Connecting to MS SQL using Kerberos authentication#

Data Science & AI Workbench enables you to use Kerberos authentication for trusted connections to an MS SQL server database. After you’ve authenticated, you’ll be able to access the data stored in it.

Before you can do so, you’ll need to rebuild the freetds conda package. FreeTDS is a set of libraries that allows programs to work with MS SQL Server. It doesn’t currently support Kerberos authentication, however, so you’ll need to enable that flag and rebuild the package.

Then you can configure Workbench so all projects will be able to use Kerberos to connect to an MS SQL database.


You’ll need access to an MS SQL instance, to be able to verify the connection. You’ll also need to have configured a krb5.conf file to use Kerberos authentication.

Rebuilding FreeTDS#

  1. Run the following command to pull down the existing recipe for the freetds conda package located here.:

    git clone
  2. Open the recipe used to build the package:

    cd freetds-feedstock/recipe
  3. Run the following commands to open the recipe, and update it to enable krb5:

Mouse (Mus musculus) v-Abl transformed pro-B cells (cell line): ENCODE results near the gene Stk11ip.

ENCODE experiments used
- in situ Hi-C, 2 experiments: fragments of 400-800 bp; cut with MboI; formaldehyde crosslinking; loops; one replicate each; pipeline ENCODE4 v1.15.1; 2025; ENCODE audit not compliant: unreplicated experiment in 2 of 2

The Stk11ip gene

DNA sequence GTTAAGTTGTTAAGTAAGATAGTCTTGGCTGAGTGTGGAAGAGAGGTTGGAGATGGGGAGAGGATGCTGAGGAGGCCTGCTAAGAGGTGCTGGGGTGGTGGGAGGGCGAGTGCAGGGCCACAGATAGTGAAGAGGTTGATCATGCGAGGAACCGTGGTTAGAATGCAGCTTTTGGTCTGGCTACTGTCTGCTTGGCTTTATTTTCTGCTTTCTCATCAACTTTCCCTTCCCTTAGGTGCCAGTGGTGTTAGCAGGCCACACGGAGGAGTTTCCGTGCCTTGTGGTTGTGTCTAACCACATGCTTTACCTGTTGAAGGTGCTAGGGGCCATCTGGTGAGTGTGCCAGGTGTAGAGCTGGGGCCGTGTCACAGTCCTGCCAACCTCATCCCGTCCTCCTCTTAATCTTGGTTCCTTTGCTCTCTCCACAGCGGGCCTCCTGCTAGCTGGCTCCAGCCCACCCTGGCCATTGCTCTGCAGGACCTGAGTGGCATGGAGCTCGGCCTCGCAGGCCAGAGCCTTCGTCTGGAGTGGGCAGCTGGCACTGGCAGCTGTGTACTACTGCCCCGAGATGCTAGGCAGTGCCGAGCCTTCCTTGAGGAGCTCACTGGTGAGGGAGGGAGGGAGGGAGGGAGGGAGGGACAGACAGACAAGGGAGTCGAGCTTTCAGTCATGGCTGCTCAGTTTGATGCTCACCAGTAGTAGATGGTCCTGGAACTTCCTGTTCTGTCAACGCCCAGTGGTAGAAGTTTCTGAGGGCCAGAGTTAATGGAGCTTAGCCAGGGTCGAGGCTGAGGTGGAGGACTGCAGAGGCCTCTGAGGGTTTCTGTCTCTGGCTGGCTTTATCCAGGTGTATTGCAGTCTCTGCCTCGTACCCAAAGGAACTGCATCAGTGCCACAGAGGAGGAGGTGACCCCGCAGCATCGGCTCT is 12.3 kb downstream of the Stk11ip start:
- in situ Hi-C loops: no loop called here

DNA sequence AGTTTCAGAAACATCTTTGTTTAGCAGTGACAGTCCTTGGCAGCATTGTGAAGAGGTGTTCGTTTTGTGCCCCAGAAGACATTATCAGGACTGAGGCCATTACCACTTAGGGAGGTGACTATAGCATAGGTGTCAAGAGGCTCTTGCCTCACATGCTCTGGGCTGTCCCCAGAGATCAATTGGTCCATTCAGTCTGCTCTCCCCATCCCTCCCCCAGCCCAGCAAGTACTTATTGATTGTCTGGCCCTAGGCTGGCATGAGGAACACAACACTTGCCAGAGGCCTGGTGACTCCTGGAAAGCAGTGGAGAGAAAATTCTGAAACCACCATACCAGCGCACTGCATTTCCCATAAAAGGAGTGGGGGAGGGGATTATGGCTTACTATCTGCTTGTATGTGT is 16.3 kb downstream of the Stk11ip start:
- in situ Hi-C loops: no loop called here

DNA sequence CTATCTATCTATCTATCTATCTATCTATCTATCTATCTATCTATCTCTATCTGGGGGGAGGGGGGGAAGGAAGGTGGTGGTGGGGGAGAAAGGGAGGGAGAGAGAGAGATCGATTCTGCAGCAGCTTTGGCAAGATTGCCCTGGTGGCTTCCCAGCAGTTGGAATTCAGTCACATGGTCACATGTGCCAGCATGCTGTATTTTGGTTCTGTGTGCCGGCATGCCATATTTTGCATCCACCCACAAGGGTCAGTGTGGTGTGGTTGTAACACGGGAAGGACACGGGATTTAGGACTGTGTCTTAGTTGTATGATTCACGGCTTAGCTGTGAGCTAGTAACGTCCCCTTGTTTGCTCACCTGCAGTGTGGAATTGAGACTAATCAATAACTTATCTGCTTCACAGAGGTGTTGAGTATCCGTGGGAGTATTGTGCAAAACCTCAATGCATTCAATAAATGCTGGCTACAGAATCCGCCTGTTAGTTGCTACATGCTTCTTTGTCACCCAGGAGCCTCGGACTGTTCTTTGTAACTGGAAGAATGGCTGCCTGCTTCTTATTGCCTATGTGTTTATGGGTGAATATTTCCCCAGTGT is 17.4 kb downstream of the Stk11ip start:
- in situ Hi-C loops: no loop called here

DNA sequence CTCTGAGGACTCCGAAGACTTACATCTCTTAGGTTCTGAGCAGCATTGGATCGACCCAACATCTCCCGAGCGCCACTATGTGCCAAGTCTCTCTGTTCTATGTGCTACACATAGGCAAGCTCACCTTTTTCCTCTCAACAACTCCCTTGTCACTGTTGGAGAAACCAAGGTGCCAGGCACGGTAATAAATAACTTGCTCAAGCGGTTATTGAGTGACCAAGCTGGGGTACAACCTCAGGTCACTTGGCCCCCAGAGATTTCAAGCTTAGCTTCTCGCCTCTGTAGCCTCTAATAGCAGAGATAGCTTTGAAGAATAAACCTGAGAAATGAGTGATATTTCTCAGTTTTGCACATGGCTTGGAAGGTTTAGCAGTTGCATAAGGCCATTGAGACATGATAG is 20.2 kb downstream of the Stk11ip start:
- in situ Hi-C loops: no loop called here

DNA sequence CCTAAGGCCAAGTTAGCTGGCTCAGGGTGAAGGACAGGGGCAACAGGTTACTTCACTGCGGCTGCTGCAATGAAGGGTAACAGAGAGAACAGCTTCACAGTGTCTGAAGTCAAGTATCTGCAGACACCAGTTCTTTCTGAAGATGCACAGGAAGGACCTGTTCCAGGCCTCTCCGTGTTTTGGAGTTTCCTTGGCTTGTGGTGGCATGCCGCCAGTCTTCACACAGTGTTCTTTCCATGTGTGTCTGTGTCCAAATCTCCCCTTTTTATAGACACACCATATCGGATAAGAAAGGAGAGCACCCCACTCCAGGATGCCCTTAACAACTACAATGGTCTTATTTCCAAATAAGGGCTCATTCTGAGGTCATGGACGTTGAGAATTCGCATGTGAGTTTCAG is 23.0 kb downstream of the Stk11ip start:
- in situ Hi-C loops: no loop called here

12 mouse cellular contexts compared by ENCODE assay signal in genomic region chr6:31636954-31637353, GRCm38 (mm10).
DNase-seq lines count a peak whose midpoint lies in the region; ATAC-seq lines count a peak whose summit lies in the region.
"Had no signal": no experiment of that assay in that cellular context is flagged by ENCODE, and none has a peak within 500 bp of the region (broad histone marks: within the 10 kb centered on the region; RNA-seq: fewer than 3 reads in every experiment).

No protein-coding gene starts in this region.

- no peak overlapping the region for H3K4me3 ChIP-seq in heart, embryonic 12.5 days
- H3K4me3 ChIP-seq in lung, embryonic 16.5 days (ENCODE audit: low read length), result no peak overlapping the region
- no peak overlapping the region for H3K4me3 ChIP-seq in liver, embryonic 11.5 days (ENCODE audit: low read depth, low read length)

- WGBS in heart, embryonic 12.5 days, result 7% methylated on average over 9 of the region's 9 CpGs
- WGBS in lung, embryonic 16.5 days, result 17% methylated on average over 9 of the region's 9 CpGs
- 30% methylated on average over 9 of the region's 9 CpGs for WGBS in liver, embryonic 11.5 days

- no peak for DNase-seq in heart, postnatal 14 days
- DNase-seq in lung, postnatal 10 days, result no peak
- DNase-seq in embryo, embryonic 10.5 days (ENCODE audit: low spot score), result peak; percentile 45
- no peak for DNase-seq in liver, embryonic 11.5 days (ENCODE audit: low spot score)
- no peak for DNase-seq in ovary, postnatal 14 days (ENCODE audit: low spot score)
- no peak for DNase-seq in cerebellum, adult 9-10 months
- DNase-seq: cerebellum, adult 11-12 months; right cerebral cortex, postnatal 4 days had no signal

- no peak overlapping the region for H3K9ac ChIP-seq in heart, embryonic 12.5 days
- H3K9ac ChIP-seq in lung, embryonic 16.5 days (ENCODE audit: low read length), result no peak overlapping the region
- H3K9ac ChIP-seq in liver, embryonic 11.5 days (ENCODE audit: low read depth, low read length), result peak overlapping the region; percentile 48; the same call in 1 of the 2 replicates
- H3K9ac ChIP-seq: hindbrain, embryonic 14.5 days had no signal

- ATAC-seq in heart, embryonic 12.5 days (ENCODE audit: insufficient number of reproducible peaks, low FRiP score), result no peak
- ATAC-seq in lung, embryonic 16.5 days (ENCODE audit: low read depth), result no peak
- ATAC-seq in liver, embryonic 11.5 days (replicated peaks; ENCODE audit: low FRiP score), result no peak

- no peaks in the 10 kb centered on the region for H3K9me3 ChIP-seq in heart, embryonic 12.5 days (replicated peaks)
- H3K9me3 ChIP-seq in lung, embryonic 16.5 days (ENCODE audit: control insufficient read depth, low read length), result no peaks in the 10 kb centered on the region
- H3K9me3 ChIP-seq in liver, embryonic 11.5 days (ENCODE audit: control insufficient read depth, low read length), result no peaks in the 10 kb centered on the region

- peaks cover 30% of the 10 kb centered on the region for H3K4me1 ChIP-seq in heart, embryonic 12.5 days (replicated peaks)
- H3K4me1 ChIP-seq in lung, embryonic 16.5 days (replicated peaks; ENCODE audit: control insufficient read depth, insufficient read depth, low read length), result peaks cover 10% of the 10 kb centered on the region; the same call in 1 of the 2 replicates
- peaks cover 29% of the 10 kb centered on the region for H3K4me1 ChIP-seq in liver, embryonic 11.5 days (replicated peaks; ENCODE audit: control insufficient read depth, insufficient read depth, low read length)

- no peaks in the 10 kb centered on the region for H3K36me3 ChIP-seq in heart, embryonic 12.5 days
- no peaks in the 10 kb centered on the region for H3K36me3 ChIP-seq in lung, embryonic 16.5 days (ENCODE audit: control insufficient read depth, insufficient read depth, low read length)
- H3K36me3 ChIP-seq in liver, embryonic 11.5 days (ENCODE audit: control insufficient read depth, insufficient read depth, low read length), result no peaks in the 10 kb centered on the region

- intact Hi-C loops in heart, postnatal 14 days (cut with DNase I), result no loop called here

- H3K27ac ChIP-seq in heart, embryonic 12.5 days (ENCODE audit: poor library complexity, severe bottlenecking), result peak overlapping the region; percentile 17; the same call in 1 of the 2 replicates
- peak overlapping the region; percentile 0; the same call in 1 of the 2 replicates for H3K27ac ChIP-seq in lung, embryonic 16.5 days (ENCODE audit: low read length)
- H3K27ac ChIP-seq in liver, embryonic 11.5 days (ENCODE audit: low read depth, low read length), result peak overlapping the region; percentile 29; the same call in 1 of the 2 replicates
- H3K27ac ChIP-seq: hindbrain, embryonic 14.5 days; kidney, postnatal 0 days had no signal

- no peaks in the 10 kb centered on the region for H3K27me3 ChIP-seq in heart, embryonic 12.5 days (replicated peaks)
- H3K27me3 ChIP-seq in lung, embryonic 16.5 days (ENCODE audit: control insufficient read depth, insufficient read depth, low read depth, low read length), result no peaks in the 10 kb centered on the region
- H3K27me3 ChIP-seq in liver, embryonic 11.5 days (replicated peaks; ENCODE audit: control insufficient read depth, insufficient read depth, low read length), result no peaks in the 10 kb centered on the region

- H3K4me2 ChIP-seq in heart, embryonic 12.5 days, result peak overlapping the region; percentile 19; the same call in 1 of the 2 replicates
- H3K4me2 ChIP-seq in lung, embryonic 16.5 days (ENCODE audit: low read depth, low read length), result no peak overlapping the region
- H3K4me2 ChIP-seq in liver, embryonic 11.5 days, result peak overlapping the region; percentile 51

# Add the option to enable krb5
    cat <<EOF >
    set -e
    ./configure \\
      --prefix=\$PREFIX \\
      --with-unixodbc=\$PREFIX \\
      --enable-krb5 \\
      --with-openssl=\$PREFIX \\
      --host=\$HOST \\
    # To run this check, you need to have access to an mssql instance.
    # make check
    make install
  4. Open the meta.yml file included in the recipe, and turn on line numbers:

    vi meta.yml
    :set number
  5. Make the following changes to the meta.yaml file:

  • Change the version by editing line 2 so it looks like this: {% set version = "1.1.4" %}

  • Comment out line 3.

  • Comment out lines 12-14.

  • Add krb5 to the requirements:host section.

Your updated meta.yaml file should look like this:

{% set name = 'freetds' %}
{% set version = "1.1.4" %}

  name: {{ name }}
  version: {{ version }}

  fn: freetds-{{ version }}.tar.gz
  url:{{ version }}.tar.gz

  number: 0
    - {{ pin_subpackage('freetds') }}

    - {{ compiler('c') }}
    - openssl
    - krb5
    - unixodbc  # [unix]
    - readline  # [not win]
    - make   # [not win]
    - cmake  # [win]
    - jom  # [win]
    - libiconv  # [osx]
    # Should be taken care of by run_exports
    # - unixodbc  # [unix]
    # - readline  # [not win]

    - tsql -C
    - conda inspect linkages freetds  # [linux or osx]
    - conda inspect objects freetds  # [osx]

  license: GPL-2
  license_file: COPYING
  summary: FreeTDS is a free implementation of Sybases DB-Library, CT-Library, and ODBC libraries
  license_family: GPL2

    - mariusvniekerk
  1. Move up a directory, to enter freetds-feedstock:

    cd ..
  2. Run the following command to build the package:

    conda build recipe

After the build process completes successfully, you’ll have a freetds package that supports Kerberos authentication. You can now upload this package to a channel, to use it in your projects and optionally share it with other users.